See also: ROSC, rosć, rość, and róść

English

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Etymology

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Learned borrowing from Irish rosc (rhetorical composition), form Old Irish rosc (short poem, ode).

Noun

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rosc (countable and uncountable, plural roscada)

  1. An ancient form of unrhymed Old Irish verse that uses alliteration and meter.
    • 1995, Calvert Watkins, How to Kill a Dragon: Aspects of Indo-European Poetics, →ISBN, page 255:
      Liam Breatnach observed in an important article (Breatnach 1984, with references) that 'Old Irish texts appear in three forms: prose, rhyming syllabic verse, and rosc. The simplest definition of rosc is that it is neither of the other two.'
    • 1997, Maria Tymoczko, The Irish Ulysses, →ISBN, page 307:
      Elsewhere we find descriptions of the most archaic Irish poetry, the passages of obscure poetry called rosc. Sigerson analyzes rosc as rhythmical though unrhymed verse designed to express or to stir up vehement enthusiasm and claims it is the first example of blank verse (Bards of the Gael and Gall 25); Hull characterizes rosc as a declamatory, alliterative blank verse where changes of meter correspond to changes of idea (Text Book I: 202-4).
    • 2005, Theodore William Moody, Dáibhí Ó Cróinín, Francis X. Martin, A New History of Ireland - Volume 1, →ISBN, page 446:
      Likewise, the 'Cauldron of poesy' and 'Bretha Déin Chécht' both contain prose, rosc, and rhyming syllabic verse.
    • 2016, Maria Tymoczko, Translation in a Postcolonial Context, →ISBN:
      Until the last few decades, however, many of the roscada were interpreted as prose, but recent scholarship has suggested that most, if not all, are poems composed according to archaic metrical principles that had been largely superseded by the eighth century.

Anagrams

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Irish

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Etymology 1

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From Old Irish rosc (eye).

Noun

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rosc m (genitive singular roisc, nominative plural roisc)

  1. eye
Declension
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Derived terms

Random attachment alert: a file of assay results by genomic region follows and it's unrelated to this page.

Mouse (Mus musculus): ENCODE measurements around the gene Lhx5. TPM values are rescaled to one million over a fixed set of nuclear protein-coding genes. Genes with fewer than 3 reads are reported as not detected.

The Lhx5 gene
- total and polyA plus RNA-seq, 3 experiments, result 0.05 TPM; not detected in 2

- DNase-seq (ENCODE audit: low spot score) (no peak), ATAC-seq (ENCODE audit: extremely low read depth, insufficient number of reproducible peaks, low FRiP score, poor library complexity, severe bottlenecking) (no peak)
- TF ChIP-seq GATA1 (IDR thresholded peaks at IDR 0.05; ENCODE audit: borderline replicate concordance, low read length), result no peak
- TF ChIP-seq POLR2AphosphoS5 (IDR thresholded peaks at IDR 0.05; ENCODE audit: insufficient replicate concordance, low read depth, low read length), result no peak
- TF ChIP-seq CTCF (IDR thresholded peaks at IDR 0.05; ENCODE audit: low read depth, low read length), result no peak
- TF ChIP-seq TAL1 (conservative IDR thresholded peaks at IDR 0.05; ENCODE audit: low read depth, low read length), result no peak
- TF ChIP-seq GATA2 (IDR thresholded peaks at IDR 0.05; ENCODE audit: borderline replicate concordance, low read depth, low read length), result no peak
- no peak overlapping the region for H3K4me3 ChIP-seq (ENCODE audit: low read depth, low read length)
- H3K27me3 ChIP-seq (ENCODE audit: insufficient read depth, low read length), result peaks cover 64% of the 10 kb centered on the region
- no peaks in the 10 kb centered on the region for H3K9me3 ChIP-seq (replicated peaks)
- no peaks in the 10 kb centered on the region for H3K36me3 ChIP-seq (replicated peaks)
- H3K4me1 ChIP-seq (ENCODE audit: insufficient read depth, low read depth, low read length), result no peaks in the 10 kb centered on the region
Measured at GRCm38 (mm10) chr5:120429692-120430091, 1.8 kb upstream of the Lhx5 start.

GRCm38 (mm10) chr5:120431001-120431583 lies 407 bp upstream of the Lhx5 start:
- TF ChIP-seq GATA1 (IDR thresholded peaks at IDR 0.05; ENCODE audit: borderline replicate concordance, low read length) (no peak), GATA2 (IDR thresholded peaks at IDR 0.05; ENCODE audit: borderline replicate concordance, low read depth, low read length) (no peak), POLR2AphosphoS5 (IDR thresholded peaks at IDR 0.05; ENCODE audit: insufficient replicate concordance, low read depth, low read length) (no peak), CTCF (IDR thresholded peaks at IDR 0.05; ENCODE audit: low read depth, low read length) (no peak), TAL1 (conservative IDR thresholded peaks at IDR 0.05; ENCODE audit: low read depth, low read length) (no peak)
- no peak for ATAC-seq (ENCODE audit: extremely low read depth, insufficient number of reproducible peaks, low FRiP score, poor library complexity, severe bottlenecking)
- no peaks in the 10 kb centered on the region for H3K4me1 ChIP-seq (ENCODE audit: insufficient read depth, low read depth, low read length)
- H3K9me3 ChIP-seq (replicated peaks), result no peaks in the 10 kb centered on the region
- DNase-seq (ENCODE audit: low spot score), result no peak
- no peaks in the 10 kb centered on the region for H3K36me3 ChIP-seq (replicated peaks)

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Etymology 2

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From Old Irish rosc (short poem, ode).

Noun

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rosc m (genitive singular roisc, nominative plural roisc)

  1. rhetorical composition, rhapsodical chant
Declension
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Derived terms
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Descendants
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  • English: rosc (learned)

Further reading

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Old Irish

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Pronunciation

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Etymology 1

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Unknown.[1]

Noun

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rosc n or m (genitive roisc or ruisc)

  1. eye
    Synonym: súil
    • c. 800–825, Diarmait, Milan Glosses on the Psalms, published in Thesaurus Palaeohibernicus (reprinted 1987, Dublin Institute for Advanced Studies), edited and with translations by Whitley Stokes and John Strachan, vol. I, pp. 7–483, Ml. 56a18
      ind roisc du·n-écomnacht-su dún, a Dǽ
      of the eye that you sg have given us, O God
Declension
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Neuter o-stem
Singular Dual Plural
Nominative roscN roscN roscL, rosca
Vocative roscN roscN roscL, rosca
Accusative roscN roscN roscL, rosca
Genitive roiscL, ruisc rosc roscN
Dative ruscL roscaib roscaib
Initial mutations of a following adjective:
  • H = triggers aspiration
  • L = triggers lenition
  • N = triggers nasalization
Descendants
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Further reading

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Etymology 2

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Related to Old Irish seichid (to declare).[2]

Noun

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rosc ?

  1. a short poem, ode or chant
  2. a legal maxim or award
Derived terms
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Descendants
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Further reading

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References

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  1. ^ Vendryes, Joseph (1974) “1 rosc”, in Lexique Étymologique de l'Irlandais Ancien [Etymological lexicon of Old Irish] (in French), volume R-S, Dublin, Paris: Dublin Institute for Advanced Studies, Centre national de la recherche scientifique, page R-44
  2. ^ Vendryes, Joseph (1974) “2 rosc”, in Lexique Étymologique de l'Irlandais Ancien [Etymological lexicon of Old Irish] (in French), volume R-S, Dublin, Paris: Dublin Institute for Advanced Studies, Centre national de la recherche scientifique, page R-44